Morton, Washington

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Main Street, Morton, Washington
Main Street, Morton, Washington
Location of Morton, Washington
Location of Morton, Washington
Coordinates: 46°33′28″N 122°16′47″W / 46.55778°N 122.27972°W / 46.55778; -122.27972Coordinates: 46°33′28″N 122°16′47″W / 46.55778°N 122.27972°W / 46.55778; -122.27972
CountryUnited States
 • Total0.83 sq mi (2.16 km2)
 • Land0.82 sq mi (2.13 km2)
 • Water0.01 sq mi (0.03 km2)
948 ft (289 m)
 • Total1,036
 • Density1,460.41/sq mi (563.60/km2)
Time zoneUTC-8 (Pacific (PST))
 • Summer (DST)UTC-7 (PDT)
ZIP code
Area code(s)360
FIPS code53-47175
GNIS feature ID1523383[2]

Morton is a city in Lewis County, Washington, United States. The population was 1,036 at the 2020 census.[3]


Morton was first settled in 1871 by James Fletcher. It was later named after Benjamin Harrison's Vice President, Levi P. Morton,[4][5] in 1889. Morton was officially incorporated on January 7, 1913. Historic sources of revenue included logging, harvesting of cascara bark, and mining for cinnabar (mercury ore) in local mines. Morton was once known as the "tie mill capital of the world" in the 1950s. The longest railroad tie dock in the world ran along the railroad tracks east of Morton.[6]


Morton is located at 46°33′28″N 122°16′47″W / 46.55778°N 122.27972°W / 46.55778; -122.27972 (46.557869, -122.279631).[7]

According to the United States Census Bureau, the city has a total area of 0.83 square miles (2.15 km2), of which 0.82 square miles (2.12 km2) is land and 0.01 square miles (0.03 km2) is water.[8]


This region experiences warm (but not hot) and dry summers, with no average monthly temperatures above 71.6 °F. According to the Köppen Climate Classification system, Morton has a warm-summer Mediterranean climate, abbreviated "Csb" on climate maps.[9]


Fire station in Morton
Morton as seen from Dog Mountain
Historical population
Census Pop.
U.S. Decennial Census[10]
2020 Census[3]

2010 census[edit]

As of the census[11] of 2010, there were 1,126 people, 461 households, and 283 families residing in the city. The population density was 1,373.2 inhabitants per square mile (530.2/km2). There were 535 housing units at an average density of 652.4 per square mile (251.9/km2). The racial makeup of the city was 94.2% White, 0.5% African American, 1.2% Native American, 0.6% Asian, 1.8% from other races, and 1.6% from two or more races. Hispanic or Latino of any race were 2.9% of the population.

There were 461 households, of which 26.2% had children under the age of 18 living with them, 43.4% were married couples living together, 11.3% had a female householder with no husband present, 6.7% had a male householder with no wife present, and 38.6% were non-families. 29.9% of all households were made up of individuals, and 17.3% had someone living alone who was 65 years of age or older. The average household size was 2.31 and the average family size was 2.83.

The median age in the city was 46.3 years. 20.3% of residents were under the age of 18; 8.2% were between the ages of 18 and 24; 19.5% were from 25 to 44; 25.8% were from 45 to 64; and 26.2% were 65 years of age or older. The gender makeup of the city was 48.1% male and 51.9% female.

Arts and culture[edit]

Festivals and events[edit]

The Morton Loggers’ Jubilee is a weekend celebration of the city's history of logging, usually held in August. The event, proclaimed as the "granddaddy of all logging shows", is highlighted by the coronation of a Jubilee Queen, lawnmower and bed racing, and competitive logging contests. A parade, flea market, live music, and street dance performances round out the festivities.[12][13][14]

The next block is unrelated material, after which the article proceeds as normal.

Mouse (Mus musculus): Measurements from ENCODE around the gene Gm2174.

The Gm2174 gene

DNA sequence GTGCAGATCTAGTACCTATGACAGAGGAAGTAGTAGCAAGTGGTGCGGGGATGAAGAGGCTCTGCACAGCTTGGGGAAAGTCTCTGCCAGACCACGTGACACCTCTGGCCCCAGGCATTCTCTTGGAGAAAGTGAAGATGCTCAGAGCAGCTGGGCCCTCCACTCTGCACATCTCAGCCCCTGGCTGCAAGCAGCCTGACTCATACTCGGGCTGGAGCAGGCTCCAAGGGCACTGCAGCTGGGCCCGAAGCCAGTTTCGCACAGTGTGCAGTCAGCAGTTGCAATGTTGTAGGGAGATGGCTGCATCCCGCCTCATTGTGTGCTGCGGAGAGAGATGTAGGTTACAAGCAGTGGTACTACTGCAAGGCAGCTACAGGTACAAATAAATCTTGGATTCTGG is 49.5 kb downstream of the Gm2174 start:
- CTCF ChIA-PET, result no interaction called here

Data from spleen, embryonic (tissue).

Morton has voted Republican in the past, although less so than Lewis County as a whole. The results for the 2020 U.S. Presidential Election were as follows:[15]


There are two schools, Morton Elementary and Morton Junior-Senior High.

Centralia College East is adjacent to the Junior-Senior High facility.

Notable people[edit]


  1. ^ "2019 U.S. Gazetteer Files". United States Census Bureau. Retrieved August 7, 2020.
  2. ^ "Morton". Geographic Names Information System. United States Geological Survey.
  3. ^ a b "2020 Census Redistricting Data (Public Law 94-171) Summary File". American FactFinder. United States Census Bureau. Retrieved March 15, 2022.
  4. ^ Majors, Harry M. (1975). Exploring Washington. Van Winkle Publishing Co. p. 122. ISBN 978-0-918664-00-6.
  5. ^ Meany, Edmond S. (1923). Origin of Washington geographic names. Seattle: University of Washington Press. p. 172.
  6. ^ LaVonne M. Sparkman, From Homestead to Lakebed (Spakrman Publications, 1994) p. 72. ISBN 0-89288-249-2
  7. ^ "US Gazetteer files: 2010, 2000, and 1990". United States Census Bureau. February 12, 2011. Retrieved April 23, 2011.
  8. ^ "US Gazetteer files 2010". United States Census Bureau. Archived from the original on January 12, 2012. Retrieved December 19, 2012.
  9. ^ Climate Summary for Morton, Washington
  10. ^ "U.S. Decennial Census". Retrieved June 7, 2013.
  11. ^ "U.S. Census website". United States Census Bureau. Retrieved December 19, 2012.
  12. ^ Rubin, Will (August 7, 2018). "The 'Granddaddy of All Logging Shows' Rolls on in Morton". The Chronicle. Retrieved August 12, 2021.
  13. ^ Vander Stoep, Isabel (August 11, 2021). "Granddaddy of All Logging Shows: Morton Loggers' Jubilee Returns This Weekend for 78th Run". The Chronicle. Retrieved August 12, 2021.
  14. ^ "Morton Loggers Jubilee - Jubilee History". Morton Loggers Jubilee Committee. Retrieved August 12, 2021.
  15. ^ Washington Secretary of State Results by Precinct
  16. ^ "Governor Candidate Bill Bryant to Speak at Lincoln Day Dinner in Chehalis", The Chronicle, Centralia, Washington, February 22, 2016
  17. ^ "Singer-Songwriter: Morton Native's Songs Making It Onto Major Country, Gospel Albums".

External links[edit]